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Batman: Shaman. Written by Dennis O'Neil. Pencilled by Edward Hannigan. Inked by John Beatty. New York: DC Comics, 1993. 1v. (various paging). $12.99. ISBN 0-446-39522-6.


Adults, teens, older kids; violence

NOTE: This title collects issues 1-5 of Legends of the Dark Knight.

A young Bruce Wayne climbs an Alaskan mountain with a bounty hunter, chasing the murderous Thomas Woodley. Woodley kills the bounty hunter and tries to get Wayne as well, but after a struggle the well-trained young man manages to knock the killer off a cliff. Unfortunately, Wayne's pack and parka goes with the body. Far from civilization, Wayne nearly dies, but he is rescued by Inuits (well, they must be Inuits, but they're never called anything except "natives" or "Indians"), and a bat mask-wearing shaman heals him with a story about how the mouse became the bat. The shaman's granddaughter insists that Wayne never tell the story to anyone.

Years later, at Wayne Manor, Wayne makes a clumsy pre-costume attempt to fight crime; he barely escapes with his life. Ah, but the proverbial bat flies into the window, and the half-forgotten story bubbles up, and Batman is born. Just in time, too, because someone is going around sacrificing people to the bloody vulture god Chubala from the island Santa Prisca--and one woman commits suicide, the name "Chubala" on her lips, after Batman saves her from some thugs. Wayne consults Dr. Spurlock, an anthropologist whose work is being sponsored by the Wayne foundation (and to whom Wayne told the forbidden story). Spurlock proudly shows Wayne the very bat mask that the old shaman had worn.

The Chubala murders continue, claiming Spurlock's research assistant and, later, Spurlock himself. There are also a number of drug-dealing punks involved, and at one point they get the drop on Batman and beat the crap out of him. Though he manages to fend them off, he is shot by an arrow from a person wearing the bat mask and barely escapes with his life. What is the connection between the Alaskan bat mask and the Santa Priscan Chubala? Wayne travels to Alaska for answers and finds the old shaman an alcoholic, reduced to performing the sacred dances for coins. The old man's granddaughter is outraged at what Wayne's seemingly harmless act of telling the sacred story to Spurlock did to her tribe's community--brought "the glittering junk of what you call civilization" to them, convincing them to abandon the old ways with nothing to put in their place. Worse, Spurlock "fed our old men and women liquor and drugs and persuaded them to tell the tribal secrets," and he also stole the bat mask and other medicine objects. The final blow to Wayne is that Thomas Woodley is still alive. But how do all these elements tie into what's been happening in Gotham?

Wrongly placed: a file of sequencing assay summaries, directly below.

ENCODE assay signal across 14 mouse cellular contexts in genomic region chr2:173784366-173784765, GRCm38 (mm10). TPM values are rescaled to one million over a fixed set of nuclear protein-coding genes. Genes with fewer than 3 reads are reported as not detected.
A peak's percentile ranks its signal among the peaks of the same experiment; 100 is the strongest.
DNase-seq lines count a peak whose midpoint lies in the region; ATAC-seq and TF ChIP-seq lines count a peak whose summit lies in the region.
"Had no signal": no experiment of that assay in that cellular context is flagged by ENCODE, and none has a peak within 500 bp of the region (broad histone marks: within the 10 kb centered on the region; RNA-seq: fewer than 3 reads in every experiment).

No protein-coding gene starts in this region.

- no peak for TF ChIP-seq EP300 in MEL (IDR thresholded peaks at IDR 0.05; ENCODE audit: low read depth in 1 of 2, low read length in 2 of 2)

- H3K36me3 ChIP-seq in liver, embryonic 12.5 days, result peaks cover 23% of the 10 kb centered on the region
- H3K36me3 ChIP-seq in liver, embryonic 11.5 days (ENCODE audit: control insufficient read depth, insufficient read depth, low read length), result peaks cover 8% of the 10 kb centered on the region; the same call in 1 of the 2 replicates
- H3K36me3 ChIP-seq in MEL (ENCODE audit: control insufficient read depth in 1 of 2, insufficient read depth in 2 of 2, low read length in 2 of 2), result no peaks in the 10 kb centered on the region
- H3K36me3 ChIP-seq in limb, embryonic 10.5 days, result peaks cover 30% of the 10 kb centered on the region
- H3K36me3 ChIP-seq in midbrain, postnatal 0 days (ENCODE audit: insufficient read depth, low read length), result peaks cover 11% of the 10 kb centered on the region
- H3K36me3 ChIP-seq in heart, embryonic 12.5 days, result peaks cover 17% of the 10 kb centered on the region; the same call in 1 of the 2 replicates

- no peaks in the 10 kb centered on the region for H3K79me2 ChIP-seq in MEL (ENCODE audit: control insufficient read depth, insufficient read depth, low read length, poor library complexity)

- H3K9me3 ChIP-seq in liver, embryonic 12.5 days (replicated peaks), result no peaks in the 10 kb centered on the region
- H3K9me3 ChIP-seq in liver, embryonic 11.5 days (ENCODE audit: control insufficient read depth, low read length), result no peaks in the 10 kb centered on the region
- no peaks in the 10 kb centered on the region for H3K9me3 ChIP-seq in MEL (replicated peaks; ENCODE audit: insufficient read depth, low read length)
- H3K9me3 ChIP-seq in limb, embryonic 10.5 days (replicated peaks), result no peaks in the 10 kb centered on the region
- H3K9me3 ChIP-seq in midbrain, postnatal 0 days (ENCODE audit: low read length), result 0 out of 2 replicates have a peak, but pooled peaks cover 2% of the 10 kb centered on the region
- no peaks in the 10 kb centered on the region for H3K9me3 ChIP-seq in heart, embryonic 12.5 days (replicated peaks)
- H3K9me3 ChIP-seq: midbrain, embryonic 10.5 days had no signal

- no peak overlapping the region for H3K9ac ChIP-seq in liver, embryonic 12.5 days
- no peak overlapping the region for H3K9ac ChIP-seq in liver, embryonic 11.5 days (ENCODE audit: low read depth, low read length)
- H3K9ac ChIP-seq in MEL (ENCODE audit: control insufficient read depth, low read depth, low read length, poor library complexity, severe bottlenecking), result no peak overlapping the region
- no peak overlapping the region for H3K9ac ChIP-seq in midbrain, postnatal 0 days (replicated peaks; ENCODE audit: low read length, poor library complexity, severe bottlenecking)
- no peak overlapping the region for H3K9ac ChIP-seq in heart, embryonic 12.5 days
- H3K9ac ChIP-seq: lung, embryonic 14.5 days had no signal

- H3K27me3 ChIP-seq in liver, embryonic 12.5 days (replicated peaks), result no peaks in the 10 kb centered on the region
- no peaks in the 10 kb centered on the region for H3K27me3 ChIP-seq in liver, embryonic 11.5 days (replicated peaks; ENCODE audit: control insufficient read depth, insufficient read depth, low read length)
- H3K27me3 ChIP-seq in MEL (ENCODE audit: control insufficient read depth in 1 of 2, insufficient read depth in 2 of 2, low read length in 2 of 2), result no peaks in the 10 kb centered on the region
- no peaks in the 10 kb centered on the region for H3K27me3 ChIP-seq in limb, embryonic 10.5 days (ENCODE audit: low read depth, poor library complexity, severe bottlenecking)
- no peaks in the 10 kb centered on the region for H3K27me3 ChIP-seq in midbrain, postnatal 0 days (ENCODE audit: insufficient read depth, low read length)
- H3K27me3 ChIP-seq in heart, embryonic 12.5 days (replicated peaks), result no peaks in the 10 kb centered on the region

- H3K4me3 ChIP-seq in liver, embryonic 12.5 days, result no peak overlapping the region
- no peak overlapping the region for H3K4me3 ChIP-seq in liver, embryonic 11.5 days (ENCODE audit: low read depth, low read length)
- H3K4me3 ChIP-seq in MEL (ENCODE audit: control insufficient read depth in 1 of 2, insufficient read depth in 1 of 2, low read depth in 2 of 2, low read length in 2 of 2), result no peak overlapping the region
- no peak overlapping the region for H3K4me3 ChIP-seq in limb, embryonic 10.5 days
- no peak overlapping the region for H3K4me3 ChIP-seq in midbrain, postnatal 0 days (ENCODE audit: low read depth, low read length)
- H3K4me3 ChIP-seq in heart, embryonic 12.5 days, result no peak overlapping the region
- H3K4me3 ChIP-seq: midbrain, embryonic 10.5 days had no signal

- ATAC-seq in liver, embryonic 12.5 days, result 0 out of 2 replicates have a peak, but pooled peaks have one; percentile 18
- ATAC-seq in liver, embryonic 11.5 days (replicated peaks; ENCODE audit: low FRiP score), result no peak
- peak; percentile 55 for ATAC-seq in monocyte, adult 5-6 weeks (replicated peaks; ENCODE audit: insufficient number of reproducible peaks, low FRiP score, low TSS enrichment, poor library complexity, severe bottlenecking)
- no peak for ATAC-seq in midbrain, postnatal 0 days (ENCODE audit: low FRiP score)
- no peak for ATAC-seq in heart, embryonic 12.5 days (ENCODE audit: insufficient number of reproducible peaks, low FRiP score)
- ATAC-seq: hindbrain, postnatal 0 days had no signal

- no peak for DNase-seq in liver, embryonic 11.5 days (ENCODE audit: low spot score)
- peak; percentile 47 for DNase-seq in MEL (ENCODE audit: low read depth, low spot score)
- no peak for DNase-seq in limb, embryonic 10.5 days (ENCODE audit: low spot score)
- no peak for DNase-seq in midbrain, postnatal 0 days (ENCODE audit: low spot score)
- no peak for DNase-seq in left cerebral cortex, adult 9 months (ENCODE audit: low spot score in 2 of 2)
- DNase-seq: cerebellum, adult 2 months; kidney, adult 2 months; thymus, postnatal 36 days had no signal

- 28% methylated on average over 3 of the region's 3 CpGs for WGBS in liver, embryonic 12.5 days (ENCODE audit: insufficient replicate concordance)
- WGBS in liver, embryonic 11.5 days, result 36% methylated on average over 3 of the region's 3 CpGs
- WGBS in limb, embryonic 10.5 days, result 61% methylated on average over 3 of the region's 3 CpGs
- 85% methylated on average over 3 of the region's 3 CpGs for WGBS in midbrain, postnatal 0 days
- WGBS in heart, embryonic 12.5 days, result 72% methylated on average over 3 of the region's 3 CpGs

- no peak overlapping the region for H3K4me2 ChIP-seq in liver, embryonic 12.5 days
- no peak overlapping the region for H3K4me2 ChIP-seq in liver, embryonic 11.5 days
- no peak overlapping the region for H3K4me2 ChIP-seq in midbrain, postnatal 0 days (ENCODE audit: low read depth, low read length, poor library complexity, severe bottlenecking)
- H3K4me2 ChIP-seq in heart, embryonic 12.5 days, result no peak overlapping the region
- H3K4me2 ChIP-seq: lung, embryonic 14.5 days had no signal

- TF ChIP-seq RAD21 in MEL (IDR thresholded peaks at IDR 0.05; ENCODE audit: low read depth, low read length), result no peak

This is a conventional Batman story with a few nice touches (e.g., Batman's attempts to attract the attention of two dim security guards, the interchange between Bruce Wayne and Alfred) but several annoying things as well, such as the obvious lack of research done on the Inuit (or whoever these folks are supposed to be), the stilted dialogue given to the shaman's granddaughter (apparently, following the "old ways" means never using contractions), and yet another variation on that damned bat flying into the window and giving Wayne ideas. The art is 3-S (standard superhero stuff), except for the reprinted George Pratt covers at the beginning of the book, which are considerably better than anything else you'll see between these covers, though not nearly his best work.

What drags this book down to the laughable level is the overwritten, overwrought "Intro" by Kevin Dooley (one of the editors of the original series) that talks about how this book benefitted from the 1989 release of the first Batman movie. If he'd stopped there, it wouldn't have been so bad, but then he goes on to laud the various individuals responsible for this book, which is perfectly appropriate, except Dooley acts as if they'd written another War and Peace or even another Batman: The Dark Knight Returns. I mean, Ed Hannigan isn't bad, but to call him "one of the finest artists in the biz" is more than a shade hyperbolic. And was this book really "an important event in comics"? Well, considering I bought it on deep discount at Media Play, probably not.

Hardcore Batman fans will probably enjoy this book, but there are so many better ones around (Batman: Bloodstorm and Batman: Gothic being but two) that it's more for completists than readers.


Copyright 2000, D. Aviva Rothschild


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